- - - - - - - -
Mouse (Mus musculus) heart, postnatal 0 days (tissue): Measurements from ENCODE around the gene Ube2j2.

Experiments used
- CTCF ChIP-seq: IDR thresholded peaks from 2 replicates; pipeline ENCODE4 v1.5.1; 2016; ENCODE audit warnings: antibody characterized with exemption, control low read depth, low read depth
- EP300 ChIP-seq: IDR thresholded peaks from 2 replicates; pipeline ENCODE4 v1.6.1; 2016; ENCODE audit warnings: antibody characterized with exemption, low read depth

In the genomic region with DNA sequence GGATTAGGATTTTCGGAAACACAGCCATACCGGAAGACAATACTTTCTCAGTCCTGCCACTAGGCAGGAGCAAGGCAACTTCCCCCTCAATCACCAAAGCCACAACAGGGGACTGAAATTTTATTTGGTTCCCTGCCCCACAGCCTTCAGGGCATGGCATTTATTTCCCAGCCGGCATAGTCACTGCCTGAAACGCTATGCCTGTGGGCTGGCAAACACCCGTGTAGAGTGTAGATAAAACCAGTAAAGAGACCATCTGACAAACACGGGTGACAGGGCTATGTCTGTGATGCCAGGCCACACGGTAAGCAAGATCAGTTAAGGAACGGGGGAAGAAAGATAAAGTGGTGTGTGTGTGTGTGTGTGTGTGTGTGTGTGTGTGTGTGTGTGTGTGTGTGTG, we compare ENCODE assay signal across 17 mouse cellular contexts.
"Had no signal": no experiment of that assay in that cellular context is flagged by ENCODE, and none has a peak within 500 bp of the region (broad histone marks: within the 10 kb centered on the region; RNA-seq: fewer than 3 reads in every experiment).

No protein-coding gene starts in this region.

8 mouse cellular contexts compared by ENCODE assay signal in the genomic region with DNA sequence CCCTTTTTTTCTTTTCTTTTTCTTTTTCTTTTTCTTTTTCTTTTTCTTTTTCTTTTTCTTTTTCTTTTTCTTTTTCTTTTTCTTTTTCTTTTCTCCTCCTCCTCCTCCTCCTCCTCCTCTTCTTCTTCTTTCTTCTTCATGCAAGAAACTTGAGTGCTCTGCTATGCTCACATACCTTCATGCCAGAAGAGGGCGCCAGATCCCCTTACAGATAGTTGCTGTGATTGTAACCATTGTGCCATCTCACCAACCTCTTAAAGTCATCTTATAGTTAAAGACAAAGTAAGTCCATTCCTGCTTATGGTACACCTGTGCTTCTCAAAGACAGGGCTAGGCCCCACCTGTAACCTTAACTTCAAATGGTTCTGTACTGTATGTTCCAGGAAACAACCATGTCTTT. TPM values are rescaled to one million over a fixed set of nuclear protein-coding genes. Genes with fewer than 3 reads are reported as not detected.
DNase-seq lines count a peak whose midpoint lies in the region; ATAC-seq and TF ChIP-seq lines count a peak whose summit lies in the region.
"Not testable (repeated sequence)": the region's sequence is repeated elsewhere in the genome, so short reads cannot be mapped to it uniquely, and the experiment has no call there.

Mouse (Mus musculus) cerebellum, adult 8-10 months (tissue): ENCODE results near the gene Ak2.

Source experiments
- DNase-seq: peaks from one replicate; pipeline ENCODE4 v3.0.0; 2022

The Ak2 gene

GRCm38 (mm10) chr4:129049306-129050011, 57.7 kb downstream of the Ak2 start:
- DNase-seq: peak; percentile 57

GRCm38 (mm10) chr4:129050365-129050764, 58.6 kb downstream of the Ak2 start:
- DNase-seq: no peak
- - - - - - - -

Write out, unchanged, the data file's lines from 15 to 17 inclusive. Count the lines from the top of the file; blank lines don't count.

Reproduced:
GRCm38 (mm10) chr4:129049306-129050011, 57.7 kb downstream of the Ak2 start:
- DNase-seq: peak; percentile 57

GRCm38 (mm10) chr4:129050365-129050764, 58.6 kb downstream of the Ak2 start: